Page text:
Hurricane Laura: City of Galveston Issues Mandatory Evacuation

Hurricane Laura is on a path to make landfall in between Louisiana and Texas, with the city of Galveston issuing a mandatory evacuation order. According to ABC 13, Galveston Mayor Pro Tem Craig Brown signed the evacuation order — which went into effect at 6 a.m. local time — directing all residents to start exiting the island for their own safety. This order came after projections for Laura's path shifted overnight.

Galveston city officials issued a statement, explaining, "Mandatory evacuations will be ongoing throughout the day and early tomorrow, so people have time to secure their properties, businesses, etc. and leave for safety. Residents are NOT required to be off the island by 12 p.m. City services will be suspended at 12 p.m. People should be getting their plans together this morning for an evacuation." Brown added, "With the uncertainties of this storm and its increasing strength, we need to take all necessary precautions to protect our resident. It's imperative that you make plans this morning to secure your homes and move you and your family to safety off island."

In addition to the city-wide evacuation, Texas A&M at Galveston has ordered all students to evacuate as well. "Tropical Storm Laura continues to remain a threat to the Texas coast with limited forecast confidence. Out of an abundance of caution and in the interest of the safety of our students, faculty and staff, Texas A&M University at Galveston is issuing a mandatory evacuation." The A&M evacuation was effective immediately on Tuesday when the statement was issued.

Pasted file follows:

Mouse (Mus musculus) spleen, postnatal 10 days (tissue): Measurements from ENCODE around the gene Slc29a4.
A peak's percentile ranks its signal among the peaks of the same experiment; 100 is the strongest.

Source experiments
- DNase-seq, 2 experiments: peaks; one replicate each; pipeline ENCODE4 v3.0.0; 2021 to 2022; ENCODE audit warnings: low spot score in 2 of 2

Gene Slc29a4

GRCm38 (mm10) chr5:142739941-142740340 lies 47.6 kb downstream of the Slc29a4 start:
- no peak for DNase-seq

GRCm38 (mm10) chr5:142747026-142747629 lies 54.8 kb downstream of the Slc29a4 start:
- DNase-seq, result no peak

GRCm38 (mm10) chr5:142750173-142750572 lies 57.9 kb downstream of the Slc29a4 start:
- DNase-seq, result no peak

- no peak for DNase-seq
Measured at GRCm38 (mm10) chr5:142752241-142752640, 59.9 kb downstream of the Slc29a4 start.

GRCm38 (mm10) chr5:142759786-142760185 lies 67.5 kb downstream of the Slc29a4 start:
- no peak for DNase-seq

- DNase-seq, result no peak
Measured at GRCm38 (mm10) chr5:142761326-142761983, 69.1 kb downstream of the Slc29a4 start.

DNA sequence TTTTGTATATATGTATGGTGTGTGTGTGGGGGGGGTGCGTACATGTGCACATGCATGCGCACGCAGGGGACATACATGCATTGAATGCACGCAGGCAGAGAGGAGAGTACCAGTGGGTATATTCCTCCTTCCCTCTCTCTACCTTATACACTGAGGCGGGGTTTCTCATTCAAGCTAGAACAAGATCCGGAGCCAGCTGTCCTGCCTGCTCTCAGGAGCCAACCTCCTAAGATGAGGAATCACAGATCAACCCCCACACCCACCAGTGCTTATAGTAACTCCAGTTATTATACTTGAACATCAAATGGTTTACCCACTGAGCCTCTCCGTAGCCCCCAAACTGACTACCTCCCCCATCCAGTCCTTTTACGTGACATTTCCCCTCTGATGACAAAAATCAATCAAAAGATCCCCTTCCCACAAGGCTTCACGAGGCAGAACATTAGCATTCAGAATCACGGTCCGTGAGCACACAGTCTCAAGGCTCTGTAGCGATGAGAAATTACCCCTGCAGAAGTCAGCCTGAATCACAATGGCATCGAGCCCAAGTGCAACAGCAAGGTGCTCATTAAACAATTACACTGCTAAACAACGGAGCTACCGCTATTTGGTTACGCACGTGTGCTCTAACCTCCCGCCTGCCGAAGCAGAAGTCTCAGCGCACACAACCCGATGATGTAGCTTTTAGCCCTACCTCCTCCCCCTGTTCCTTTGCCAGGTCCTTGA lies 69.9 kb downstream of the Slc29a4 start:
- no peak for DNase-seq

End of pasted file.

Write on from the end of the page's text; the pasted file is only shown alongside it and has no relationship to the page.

The school continued: "The timeline and access to campus is subject to change over the coming days based on weather conditions. Updated information will be published daily. All students, faculty and staff should monitor official communication channels for current information."

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Hurricane Laura is expected to make landfall as a category 3 storm. Along with strong winds and rain, it will bring storm surge, which is incredibly concerning for most Gulf-area cities. As the hurricane moves inland, it's strength will decrease, but it is still projected to bring a lot of stormy weather to the Southern and Eastern parts of the U.S.